Another tool in the cybercriminals’ arsenal, is malicious software (malware) which mainly attacks computers, utilizing their computing power for mining cryptocurrencies. So-called “51 per cent attacks” are becoming more frequent. On December 4th, 2018, this method was used to attack the Vercoin cryptocurrency. Such attacks take place when a “miner” or a group of “miners” [i.e. people who obtain cryptocurrencies using the computing power of their computers — editor’s note] control more than 50 per cent of the computing power of a given blockchain network. This control makes it possible to generate a false blockchain and allows other “miners” to block transaction verification. This results in so-called double spending.
Banks are terminating agreements
Because of the cyber threats resulting from the increasing popularity of investment in cryptocurrencies, the Polish Financial Supervision Authority started to monitor the activity of the cryptocurrency platforms. The PFSA has already put some Polish exchanges suspected of operating without appropriate permits on a public warnings list. As they were unable to verify the source of the capital used in the cryptocurrency transactions, a large number of banks started terminating their agreements with the cryptocurrency exchanges.
The termination of agreements by commercial banks is the result of an obligation imposed by the PFSA, pursuant to which the banks must verify the entities trading in cryptocurrencies in accordance with the Act on Counteracting Money Laundering and Terrorism Financing. This Act entered into force in July 2018, and required the cryptocurrency exchanges to obtain the relevant permits, including ones issued by the Polish Financial Supervision Authority, concerning the execution of payment services in the area of operating and managing payment accounts and the performance of payment transactions in accordance with the Payment Services Act. In order to avoid being accused of criminal activity, most cryptocurrency platforms started to apply the new rules even before they entered into force. This led to dissatisfaction among the users, who ceased being completely anonymous.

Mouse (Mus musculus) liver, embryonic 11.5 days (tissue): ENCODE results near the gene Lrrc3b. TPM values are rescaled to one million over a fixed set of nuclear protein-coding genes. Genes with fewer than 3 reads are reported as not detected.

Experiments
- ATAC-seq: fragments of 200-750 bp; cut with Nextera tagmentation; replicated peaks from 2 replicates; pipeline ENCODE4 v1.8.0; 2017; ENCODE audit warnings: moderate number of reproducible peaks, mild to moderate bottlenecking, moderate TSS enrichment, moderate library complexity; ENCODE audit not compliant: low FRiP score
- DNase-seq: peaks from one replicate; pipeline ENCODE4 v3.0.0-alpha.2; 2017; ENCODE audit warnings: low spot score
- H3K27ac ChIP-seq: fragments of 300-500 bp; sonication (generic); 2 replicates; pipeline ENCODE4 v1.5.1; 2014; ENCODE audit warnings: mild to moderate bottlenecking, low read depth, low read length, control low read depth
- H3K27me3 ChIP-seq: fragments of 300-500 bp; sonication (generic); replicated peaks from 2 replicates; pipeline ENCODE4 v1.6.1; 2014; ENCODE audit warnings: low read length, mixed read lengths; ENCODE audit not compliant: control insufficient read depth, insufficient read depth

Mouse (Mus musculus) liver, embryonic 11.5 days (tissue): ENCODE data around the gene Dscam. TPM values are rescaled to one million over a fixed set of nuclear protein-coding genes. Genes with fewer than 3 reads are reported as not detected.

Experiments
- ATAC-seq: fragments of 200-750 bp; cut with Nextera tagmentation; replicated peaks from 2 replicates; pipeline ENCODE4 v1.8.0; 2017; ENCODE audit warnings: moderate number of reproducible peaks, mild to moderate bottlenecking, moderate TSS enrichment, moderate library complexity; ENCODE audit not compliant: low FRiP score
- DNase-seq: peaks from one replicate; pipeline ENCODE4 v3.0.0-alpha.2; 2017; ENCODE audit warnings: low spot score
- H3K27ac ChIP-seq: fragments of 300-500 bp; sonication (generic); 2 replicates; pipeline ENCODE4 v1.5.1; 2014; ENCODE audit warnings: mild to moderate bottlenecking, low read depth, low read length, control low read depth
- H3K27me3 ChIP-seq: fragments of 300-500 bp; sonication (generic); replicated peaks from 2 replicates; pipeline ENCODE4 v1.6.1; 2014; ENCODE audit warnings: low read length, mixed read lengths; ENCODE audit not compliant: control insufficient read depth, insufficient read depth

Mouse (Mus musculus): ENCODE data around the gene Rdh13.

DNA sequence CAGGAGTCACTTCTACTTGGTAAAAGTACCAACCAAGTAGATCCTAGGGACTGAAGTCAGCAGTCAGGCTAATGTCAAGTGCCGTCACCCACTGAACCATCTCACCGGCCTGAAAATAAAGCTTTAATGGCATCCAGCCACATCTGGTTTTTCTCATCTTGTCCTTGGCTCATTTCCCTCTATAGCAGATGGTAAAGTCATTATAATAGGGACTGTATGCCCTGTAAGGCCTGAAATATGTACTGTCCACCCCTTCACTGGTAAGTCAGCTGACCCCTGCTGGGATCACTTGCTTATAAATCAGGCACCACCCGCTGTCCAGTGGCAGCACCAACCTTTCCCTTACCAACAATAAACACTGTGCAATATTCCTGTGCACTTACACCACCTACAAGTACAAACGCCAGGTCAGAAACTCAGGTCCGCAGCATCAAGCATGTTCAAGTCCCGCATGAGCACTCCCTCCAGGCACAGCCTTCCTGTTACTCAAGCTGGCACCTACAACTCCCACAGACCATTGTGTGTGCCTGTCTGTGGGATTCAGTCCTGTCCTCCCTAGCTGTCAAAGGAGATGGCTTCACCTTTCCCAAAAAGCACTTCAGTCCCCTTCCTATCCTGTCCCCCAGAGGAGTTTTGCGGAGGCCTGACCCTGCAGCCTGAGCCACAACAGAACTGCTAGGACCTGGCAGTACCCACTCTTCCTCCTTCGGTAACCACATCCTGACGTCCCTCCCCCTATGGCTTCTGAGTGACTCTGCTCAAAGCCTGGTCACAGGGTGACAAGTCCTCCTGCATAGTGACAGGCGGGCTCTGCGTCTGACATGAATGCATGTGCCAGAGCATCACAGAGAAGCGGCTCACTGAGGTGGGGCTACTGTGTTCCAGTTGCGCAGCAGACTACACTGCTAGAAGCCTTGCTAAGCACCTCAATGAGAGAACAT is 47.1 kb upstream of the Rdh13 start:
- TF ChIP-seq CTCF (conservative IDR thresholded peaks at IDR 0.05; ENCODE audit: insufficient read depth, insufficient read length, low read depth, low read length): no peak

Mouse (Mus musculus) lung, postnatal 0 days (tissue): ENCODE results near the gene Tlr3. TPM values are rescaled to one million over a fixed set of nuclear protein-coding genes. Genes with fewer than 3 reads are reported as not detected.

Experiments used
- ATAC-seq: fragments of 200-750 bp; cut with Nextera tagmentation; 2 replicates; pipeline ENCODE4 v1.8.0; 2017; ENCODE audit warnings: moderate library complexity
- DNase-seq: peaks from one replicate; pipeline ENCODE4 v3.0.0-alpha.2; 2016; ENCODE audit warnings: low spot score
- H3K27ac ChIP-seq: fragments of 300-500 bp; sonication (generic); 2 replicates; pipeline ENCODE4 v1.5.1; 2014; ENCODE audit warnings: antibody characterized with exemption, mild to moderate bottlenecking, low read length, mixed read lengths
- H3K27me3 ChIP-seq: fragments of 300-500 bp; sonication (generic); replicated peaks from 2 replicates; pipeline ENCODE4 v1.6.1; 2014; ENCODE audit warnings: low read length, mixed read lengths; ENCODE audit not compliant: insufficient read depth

The Polish Financial Supervision Authority is not, of course, the only institution to issue warnings against investing in cryptocurrencies. In March, the Belgian Financial Services and Markets Authority warned against 19 cryptocurrency exchanges which it accused of defrauding their customers. Meanwhile, the Belgian government has been conducting an informational campaign in cooperation with the supervisory body since June last year. The website entitled “Too Good to Be True” presents, among others, the stories of people who lost funds they had invested or who were defrauded by a cryptocurrency exchange. In addition, the websites trading in tokens which use the earned funds for criminal activities and money laundering are shown as examples of fraud. In October 2018, the Belgian financial supervision authority updated the list of entities trading in cryptocurrencies, extending it to 99 entities. The supervisory body also reminded the public that at present the activity of cryptocurrency exchanges was not subject to any oversight.
A similar warning was issued by Malta. The Malta Financial Services Authority warned, among others, against the platform known as Primetradingbot. Meanwhile, in November 2018 similar warnings concerning entities trading in cryptocurrencies were issued, among others, by the Italian Companies and Exchange Commission (CONSOB) and the UK’s Financial Conduct Authority (FCA). The German Federal Financial Supervisory Authority also issued such warnings in December 2018.